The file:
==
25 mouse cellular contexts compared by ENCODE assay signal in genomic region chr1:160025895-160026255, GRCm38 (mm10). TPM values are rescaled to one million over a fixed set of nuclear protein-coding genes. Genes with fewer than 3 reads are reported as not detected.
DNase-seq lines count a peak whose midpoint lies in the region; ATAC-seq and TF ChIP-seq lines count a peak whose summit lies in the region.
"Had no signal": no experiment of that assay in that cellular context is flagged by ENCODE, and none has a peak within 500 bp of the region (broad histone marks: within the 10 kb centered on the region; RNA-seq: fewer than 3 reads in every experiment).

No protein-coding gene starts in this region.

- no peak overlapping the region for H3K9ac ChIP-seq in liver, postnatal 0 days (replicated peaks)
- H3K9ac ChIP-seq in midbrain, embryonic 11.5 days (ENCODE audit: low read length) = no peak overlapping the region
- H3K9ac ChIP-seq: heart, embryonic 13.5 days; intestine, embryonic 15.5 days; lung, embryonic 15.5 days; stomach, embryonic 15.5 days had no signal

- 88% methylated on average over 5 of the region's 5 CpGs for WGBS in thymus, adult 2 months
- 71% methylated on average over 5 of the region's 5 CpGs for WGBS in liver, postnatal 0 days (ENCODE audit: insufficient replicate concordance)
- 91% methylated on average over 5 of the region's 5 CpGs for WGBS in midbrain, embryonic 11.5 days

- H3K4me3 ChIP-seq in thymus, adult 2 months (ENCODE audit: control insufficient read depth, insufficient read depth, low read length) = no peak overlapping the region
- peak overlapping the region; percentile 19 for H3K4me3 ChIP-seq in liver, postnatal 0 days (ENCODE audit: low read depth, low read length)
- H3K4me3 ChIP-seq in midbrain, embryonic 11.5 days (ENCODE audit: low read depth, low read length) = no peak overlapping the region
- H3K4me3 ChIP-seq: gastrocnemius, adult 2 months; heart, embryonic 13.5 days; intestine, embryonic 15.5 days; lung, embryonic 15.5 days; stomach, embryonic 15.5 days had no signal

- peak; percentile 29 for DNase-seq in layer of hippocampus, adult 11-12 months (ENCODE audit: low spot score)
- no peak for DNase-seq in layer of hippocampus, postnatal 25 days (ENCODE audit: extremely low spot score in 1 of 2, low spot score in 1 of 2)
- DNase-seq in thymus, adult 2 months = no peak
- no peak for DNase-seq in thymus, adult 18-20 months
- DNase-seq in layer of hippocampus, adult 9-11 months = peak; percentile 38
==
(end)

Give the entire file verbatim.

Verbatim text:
25 mouse cellular contexts compared by ENCODE assay signal in genomic region chr1:160025895-160026255, GRCm38 (mm10). TPM values are rescaled to one million over a fixed set of nuclear protein-coding genes. Genes with fewer than 3 reads are reported as not detected.
DNase-seq lines count a peak whose midpoint lies in the region; ATAC-seq and TF ChIP-seq lines count a peak whose summit lies in the region.
"Had no signal": no experiment of that assay in that cellular context is flagged by ENCODE, and none has a peak within 500 bp of the region (broad histone marks: within the 10 kb centered on the region; RNA-seq: fewer than 3 reads in every experiment).

No protein-coding gene starts in this region.

- no peak overlapping the region for H3K9ac ChIP-seq in liver, postnatal 0 days (replicated peaks)
- H3K9ac ChIP-seq in midbrain, embryonic 11.5 days (ENCODE audit: low read length) = no peak overlapping the region
- H3K9ac ChIP-seq: heart, embryonic 13.5 days; intestine, embryonic 15.5 days; lung, embryonic 15.5 days; stomach, embryonic 15.5 days had no signal

- 88% methylated on average over 5 of the region's 5 CpGs for WGBS in thymus, adult 2 months
- 71% methylated on average over 5 of the region's 5 CpGs for WGBS in liver, postnatal 0 days (ENCODE audit: insufficient replicate concordance)
- 91% methylated on average over 5 of the region's 5 CpGs for WGBS in midbrain, embryonic 11.5 days

- H3K4me3 ChIP-seq in thymus, adult 2 months (ENCODE audit: control insufficient read depth, insufficient read depth, low read length) = no peak overlapping the region
- peak overlapping the region; percentile 19 for H3K4me3 ChIP-seq in liver, postnatal 0 days (ENCODE audit: low read depth, low read length)
- H3K4me3 ChIP-seq in midbrain, embryonic 11.5 days (ENCODE audit: low read depth, low read length) = no peak overlapping the region
- H3K4me3 ChIP-seq: gastrocnemius, adult 2 months; heart, embryonic 13.5 days; intestine, embryonic 15.5 days; lung, embryonic 15.5 days; stomach, embryonic 15.5 days had no signal

- peak; percentile 29 for DNase-seq in layer of hippocampus, adult 11-12 months (ENCODE audit: low spot score)
- no peak for DNase-seq in layer of hippocampus, postnatal 25 days (ENCODE audit: extremely low spot score in 1 of 2, low spot score in 1 of 2)
- DNase-seq in thymus, adult 2 months = no peak
- no peak for DNase-seq in thymus, adult 18-20 months
- DNase-seq in layer of hippocampus, adult 9-11 months = peak; percentile 38